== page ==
10. ZipGlobal Holdings, Inc. (“ZIPG”), a Delaware corporation with its principal place of

business in Hingham, Massachusetts, at various times has purported to be in the

telecommunications business as well as in the business of marketing and selling ICLED lighting

products. In fact, at all times relevant to this Complaint ZIPG had no business operations.

ZIPG’s common stock is currently quoted on OTC Pink under the symbol “ZIPG.” ZIPG has

never registered a class of securities under Section 12. Its previous reporting obligation arose as

a result of its Securities Act registration statement on Form SB-2, which became effective on

November 8, 2006 and as a result, it became subject to Section 15(d) reporting obligations.

After filing its first Form 10-KSB for the fiscal year ended March 31, 2007, its 15(d) reporting

obligation was automatically suspended because it did not have and has never had 300 or more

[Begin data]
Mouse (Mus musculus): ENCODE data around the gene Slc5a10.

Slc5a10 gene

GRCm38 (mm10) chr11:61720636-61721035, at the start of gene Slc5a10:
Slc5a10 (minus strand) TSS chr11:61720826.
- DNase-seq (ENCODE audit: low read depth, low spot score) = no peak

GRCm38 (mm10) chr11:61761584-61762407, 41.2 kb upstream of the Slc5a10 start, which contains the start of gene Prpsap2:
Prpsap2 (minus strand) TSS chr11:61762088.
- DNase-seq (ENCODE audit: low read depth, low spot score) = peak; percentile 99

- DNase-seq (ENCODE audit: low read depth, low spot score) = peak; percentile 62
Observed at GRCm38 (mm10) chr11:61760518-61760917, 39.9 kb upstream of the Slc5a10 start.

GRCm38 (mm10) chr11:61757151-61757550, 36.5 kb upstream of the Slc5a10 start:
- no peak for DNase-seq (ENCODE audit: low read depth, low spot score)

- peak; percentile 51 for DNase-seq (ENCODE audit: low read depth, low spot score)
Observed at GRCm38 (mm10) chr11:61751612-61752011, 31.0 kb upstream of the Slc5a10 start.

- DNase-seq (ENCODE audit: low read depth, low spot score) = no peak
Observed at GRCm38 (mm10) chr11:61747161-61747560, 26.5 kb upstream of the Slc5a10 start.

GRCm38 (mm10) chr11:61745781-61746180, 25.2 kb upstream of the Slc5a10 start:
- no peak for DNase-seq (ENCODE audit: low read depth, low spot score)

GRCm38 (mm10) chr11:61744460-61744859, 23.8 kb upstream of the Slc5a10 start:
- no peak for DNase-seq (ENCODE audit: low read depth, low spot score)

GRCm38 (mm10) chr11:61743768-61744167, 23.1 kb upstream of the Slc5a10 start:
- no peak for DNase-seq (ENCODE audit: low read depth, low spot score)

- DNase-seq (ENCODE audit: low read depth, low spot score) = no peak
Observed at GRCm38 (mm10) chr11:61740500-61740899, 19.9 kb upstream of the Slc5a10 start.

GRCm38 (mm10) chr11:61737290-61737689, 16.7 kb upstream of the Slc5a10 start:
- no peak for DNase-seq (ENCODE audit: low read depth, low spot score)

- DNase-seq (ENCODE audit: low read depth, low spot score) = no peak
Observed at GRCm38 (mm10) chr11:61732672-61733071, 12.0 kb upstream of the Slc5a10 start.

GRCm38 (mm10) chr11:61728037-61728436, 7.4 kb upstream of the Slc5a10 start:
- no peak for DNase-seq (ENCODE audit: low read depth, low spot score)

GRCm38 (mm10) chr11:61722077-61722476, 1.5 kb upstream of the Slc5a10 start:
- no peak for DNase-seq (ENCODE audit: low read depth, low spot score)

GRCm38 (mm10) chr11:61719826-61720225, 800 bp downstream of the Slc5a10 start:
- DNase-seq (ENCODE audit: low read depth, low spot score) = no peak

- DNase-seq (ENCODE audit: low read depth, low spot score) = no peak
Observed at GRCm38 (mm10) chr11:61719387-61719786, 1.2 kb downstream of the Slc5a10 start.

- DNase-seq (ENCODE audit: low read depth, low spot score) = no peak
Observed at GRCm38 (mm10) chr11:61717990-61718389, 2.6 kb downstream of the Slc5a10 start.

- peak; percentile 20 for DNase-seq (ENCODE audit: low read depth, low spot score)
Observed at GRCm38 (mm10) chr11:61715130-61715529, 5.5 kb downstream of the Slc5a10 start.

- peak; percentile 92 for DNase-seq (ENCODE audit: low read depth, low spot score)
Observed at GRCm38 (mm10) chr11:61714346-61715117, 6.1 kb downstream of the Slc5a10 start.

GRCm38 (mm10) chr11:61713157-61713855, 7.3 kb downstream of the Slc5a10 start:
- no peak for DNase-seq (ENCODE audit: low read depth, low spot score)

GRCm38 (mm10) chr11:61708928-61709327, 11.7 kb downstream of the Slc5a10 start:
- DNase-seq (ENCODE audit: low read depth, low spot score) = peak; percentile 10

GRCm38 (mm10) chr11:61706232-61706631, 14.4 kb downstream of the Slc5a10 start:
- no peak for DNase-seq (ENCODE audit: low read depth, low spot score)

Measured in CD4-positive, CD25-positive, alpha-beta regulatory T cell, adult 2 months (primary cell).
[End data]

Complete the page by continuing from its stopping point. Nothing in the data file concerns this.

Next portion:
record holders of its common stock. As of April 1, 2007, it was no longer “subject to” the

Exchange Act reporting requirements, and it became a voluntary filer. On June 29, 2011, ZIPG

filed a Form 15 notice of suspension of duty to file reports (not a notice of termination of

registration).

   11. ZIPG’s stock is a “penny stock” as defined by the Exchange Act. At all times relevant to

this Complaint, the stock’s shares traded at less than $5.00 per share.




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             Case 1:11-cv-12118 Document 1             Filed 12/01/11 Page 4 of 8



                                THE FRAUDULENT SCHEME

   12. On or about October 22, 2010, Lee met with an individual who purported to be a Boston-

based representative of a major hedge fund (the “hedge fund representative”). In fact, the hedge

fund representative was a Special Agent of the Federal Bureau of Investigation working in an

undercover capacity. Lee and the hedge fund representative discussed and agreed upon a scheme

whereby the representative’s hedge fund would purchase $5 million of ZIPG common stock in

return for the payment of a kickback to the hedge fund representative. Lee participated in this